Novel gene promoters could improve gene therapies for neurological diseases
Novel promoters based on those in the herpes viruses, enabled delivery of larger genes and increased the period they were active in the nervous system.
Novel promoter sequences have been developed to improve gene therapy treatments for neurological diseases. The researchers suggest these engineered promoters should allow for the delivery of both larger genes and also enable them to remain active for longer.
Esteban Engel, a researcher in viral neuroengineering in the Princeton Neuroscience Institute, US, and his team have developed new gene promoters for use in gene therapy. The practice of replacing faulty genes or adding additional functional ones to augment a deficit or damage is thought to be a promising strategy for treating many diseases, including neurodegenerative diseases like Parkinson’s and Alzheimer’s.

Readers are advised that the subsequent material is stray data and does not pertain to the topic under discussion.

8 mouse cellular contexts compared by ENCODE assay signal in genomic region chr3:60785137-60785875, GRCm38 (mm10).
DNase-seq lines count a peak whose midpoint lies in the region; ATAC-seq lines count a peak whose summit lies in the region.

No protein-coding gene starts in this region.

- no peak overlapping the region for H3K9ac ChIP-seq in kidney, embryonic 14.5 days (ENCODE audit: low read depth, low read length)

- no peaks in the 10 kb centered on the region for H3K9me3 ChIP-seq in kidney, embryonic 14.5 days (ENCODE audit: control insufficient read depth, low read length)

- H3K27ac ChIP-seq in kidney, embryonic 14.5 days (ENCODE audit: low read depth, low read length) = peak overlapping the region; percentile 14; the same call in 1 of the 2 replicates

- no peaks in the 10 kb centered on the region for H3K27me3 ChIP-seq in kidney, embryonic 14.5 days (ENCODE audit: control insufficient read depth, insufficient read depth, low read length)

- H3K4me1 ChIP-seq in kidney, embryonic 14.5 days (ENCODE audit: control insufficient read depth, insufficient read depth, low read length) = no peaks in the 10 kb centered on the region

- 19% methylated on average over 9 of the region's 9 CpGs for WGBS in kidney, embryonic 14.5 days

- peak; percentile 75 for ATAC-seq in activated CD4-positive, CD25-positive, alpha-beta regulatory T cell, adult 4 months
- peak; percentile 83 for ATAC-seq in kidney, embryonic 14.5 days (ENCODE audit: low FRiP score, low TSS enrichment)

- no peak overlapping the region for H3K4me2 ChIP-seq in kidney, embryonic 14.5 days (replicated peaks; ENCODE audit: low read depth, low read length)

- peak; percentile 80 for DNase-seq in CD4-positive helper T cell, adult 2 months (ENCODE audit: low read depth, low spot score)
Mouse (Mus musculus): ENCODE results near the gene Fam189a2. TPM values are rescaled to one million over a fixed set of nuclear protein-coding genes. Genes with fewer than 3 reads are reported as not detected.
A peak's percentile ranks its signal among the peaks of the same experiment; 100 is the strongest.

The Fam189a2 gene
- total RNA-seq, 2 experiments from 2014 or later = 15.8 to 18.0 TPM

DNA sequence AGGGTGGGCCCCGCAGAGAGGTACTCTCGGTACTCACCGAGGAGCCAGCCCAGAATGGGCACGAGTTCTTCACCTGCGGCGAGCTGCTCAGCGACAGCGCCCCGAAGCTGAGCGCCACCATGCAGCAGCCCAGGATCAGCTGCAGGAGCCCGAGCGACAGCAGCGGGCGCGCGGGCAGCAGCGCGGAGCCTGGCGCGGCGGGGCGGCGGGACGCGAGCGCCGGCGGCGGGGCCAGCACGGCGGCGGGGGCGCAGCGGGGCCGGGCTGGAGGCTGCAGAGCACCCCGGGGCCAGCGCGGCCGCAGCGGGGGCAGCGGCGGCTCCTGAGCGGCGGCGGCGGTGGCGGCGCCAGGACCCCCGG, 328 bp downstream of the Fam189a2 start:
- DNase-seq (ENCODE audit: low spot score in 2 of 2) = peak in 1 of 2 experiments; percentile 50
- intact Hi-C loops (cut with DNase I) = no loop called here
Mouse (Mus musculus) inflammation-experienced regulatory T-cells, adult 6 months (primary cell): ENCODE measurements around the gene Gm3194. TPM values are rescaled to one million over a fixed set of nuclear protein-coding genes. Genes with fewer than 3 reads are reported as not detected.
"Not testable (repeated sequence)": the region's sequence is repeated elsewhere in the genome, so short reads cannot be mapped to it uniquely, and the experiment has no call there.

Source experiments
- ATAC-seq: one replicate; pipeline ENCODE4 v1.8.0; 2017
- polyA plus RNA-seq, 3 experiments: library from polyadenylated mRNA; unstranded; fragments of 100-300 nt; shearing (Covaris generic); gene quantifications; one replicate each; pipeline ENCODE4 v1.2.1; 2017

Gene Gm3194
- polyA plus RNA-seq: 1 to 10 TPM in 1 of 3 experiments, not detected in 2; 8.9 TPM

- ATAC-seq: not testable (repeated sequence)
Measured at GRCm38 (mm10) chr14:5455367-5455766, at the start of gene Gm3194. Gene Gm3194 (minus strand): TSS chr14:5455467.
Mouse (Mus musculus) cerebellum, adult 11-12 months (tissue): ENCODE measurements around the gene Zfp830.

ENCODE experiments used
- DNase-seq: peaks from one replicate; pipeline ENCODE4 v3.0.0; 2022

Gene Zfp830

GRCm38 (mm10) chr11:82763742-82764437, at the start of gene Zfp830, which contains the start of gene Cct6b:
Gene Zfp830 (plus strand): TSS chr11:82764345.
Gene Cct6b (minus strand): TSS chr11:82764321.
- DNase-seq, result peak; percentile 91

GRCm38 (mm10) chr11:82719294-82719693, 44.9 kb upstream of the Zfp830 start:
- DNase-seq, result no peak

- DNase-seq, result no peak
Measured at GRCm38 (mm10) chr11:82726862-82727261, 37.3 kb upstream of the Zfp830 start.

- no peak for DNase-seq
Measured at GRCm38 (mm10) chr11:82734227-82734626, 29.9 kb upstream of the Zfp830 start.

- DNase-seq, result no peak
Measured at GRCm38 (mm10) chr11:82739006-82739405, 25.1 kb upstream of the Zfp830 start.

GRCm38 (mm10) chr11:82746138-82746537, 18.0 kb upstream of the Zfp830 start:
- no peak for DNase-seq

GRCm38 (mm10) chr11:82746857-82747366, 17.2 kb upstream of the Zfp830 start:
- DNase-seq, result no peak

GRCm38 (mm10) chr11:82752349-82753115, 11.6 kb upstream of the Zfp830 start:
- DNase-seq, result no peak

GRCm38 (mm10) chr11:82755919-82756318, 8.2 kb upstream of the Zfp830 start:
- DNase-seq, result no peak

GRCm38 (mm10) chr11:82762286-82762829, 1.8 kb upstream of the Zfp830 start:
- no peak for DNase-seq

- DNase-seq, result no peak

To deliver these genes to the required cells, scientists often use viral vectors – engineered viruses that cannot cause disease but have all the necessary viral machinery to enter human host cells. One of the most commonly used examples is adeno-associated virus (AAV), because it is relatively harmless.
Gene promoters are added into the viral genome alongside the desired gene in order to turn on their expression. To boost the efficacy of these promoters in the nervous system, Engel and his team adopted several attributes of herpes virus promoters, because the herpes viruses can persist for years in the body through establishing a chronic infection in the nervous system.
The team reported their promoters occupied much less space than existing ones, which could enable larger genes or multiple genes to be transported in the vectors. They also observed the new promoters are long-lasting, being less prone to repression or inactivation than most, so the therapeutic genes are active for long periods of time.
The team established that these novel promoters could work with AAVs as well as other viral and non-viral gene-delivery systems.
The research was published in the journal Molecular Therapy: Methods & Clinical Development.
Princeton Neuroscience Institute